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Assessing the Impact of Drought and Climatic Factors on Vegetation Dynamics in Different Climatic Zones of China
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  • Lianqing Xue,
  • Saihua Liu,
  • Yuanhong Liu,
  • Mingjie Yang,
  • Qiang Han
Lianqing Xue
Hohai University College of Hydrology and Water Resources

Corresponding Author:[email protected]

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Saihua Liu
Hohai University College of Hydrology and Water Resources
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Yuanhong Liu
Hohai University College of Hydrology and Water Resources
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Mingjie Yang
Hohai University College of Hydrology and Water Resources
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Qiang Han
Hohai University College of Hydrology and Water Resources
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Abstract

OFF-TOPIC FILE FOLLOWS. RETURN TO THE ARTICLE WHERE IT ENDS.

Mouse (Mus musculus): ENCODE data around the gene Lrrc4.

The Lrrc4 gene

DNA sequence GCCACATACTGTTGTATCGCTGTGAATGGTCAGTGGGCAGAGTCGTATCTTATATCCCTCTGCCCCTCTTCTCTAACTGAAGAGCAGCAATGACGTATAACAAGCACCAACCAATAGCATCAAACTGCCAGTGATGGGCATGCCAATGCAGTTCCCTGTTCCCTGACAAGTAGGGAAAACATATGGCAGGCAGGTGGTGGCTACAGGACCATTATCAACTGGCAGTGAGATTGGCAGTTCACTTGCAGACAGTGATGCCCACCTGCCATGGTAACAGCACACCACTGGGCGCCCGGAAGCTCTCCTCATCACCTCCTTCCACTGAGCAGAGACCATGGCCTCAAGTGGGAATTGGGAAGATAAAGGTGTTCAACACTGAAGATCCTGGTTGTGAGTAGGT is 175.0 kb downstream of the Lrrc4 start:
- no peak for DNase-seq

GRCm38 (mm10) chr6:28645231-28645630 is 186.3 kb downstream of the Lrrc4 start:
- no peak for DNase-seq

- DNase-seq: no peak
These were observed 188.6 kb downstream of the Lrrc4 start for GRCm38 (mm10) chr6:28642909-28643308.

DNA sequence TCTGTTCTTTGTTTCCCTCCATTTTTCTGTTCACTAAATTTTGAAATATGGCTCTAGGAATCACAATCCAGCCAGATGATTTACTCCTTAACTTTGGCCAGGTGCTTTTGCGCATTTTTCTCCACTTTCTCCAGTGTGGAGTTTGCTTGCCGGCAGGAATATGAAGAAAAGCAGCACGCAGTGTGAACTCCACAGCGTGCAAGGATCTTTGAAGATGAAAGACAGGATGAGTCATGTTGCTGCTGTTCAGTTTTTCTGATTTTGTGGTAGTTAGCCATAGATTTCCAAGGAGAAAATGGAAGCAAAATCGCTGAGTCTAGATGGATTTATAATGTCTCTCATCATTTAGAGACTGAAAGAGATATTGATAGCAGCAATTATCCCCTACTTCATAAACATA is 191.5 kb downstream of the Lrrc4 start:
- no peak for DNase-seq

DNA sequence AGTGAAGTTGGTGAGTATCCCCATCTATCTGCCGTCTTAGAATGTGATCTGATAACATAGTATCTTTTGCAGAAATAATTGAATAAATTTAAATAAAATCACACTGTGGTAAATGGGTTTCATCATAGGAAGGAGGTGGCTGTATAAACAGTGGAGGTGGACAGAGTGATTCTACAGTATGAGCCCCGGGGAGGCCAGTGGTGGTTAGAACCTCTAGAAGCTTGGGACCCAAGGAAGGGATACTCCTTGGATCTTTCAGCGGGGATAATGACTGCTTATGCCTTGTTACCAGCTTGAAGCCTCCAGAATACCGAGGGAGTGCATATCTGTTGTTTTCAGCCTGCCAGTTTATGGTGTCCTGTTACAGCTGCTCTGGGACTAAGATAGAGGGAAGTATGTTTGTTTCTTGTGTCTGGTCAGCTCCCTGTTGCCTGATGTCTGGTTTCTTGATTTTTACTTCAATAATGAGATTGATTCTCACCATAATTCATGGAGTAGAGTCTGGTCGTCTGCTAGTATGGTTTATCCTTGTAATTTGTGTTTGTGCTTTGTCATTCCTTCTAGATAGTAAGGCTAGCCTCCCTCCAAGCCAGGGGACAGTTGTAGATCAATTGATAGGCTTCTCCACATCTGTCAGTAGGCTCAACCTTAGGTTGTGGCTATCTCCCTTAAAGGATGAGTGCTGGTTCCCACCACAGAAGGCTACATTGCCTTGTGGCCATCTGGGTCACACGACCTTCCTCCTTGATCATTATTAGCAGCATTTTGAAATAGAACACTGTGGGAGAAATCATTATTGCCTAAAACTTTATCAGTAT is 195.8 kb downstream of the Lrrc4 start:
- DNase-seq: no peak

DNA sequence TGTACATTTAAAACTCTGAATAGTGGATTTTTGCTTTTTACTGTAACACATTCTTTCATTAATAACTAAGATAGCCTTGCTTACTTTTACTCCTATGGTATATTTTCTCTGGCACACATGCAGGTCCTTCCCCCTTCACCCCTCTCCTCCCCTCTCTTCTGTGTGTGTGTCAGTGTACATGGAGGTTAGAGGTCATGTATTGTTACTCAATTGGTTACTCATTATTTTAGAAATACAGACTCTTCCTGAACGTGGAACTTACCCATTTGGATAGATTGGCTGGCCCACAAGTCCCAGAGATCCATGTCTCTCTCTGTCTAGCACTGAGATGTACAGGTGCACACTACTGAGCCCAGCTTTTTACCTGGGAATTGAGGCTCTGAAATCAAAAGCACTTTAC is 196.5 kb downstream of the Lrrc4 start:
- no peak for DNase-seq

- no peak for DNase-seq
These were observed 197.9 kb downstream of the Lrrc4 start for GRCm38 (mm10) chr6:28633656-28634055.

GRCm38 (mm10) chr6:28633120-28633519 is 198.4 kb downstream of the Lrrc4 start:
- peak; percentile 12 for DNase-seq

Understanding the impact of drought and climate factors on vegetation dynamics in China and elucidating the response of vegetation’s gross total primary productivity (GPP) to drought events in different climatic zones has been of paramount importance for predicting future climate-carbon cycle feedbacks. However, the response of vegetation dynamics to climate factors and droughts in different climatic zones, as well as their intrinsic mechanisms remains uncertain. Therefore, in this study, based on precipitation, temperature, standardized precipitation evapotranspiration index (SPEI), and GPP data, we conducted a deep analysis of the response of GPP to climate factors and drought in different climate zones. The cumulative effects of drought in different climatic zones and vegetation types were explored. The results indicated significant variations in GPP across geographic distribution in China, with the highest values observed in Climate Zone VII and the lowest values in Climate Zone I. Linear regression analysis showed that the annual changes in temperature and precipitation showed a continuous upward trend. While SPEI displayed a declining trend, indicating an overall tendency towards aridification. Temperature showed a significant positive correlation with GPP in climatic zones I, IV, V, and VI, while precipitation exhibited a significant positive correlation with GPP in climatic zones I, II, and IV. About 45.10% of the vegetation showed a cumulative response to drought, with an average cumulative duration of 5.3 months. Forests had the longest cumulative duration (6 months), followed by grasslands (5.4 months), croplands (3.9 months), and shrublands (3.8 months). The cumulative response time of GPP to drought was the longest in Climate Zones I and II, while in Climate Zone VII, the cumulative response time of GPP to drought increased linearly with rising SPEI. In conclusion, the water balance gradient and vegetation characteristics were the key factors influencing the cumulative response of GPP to drought.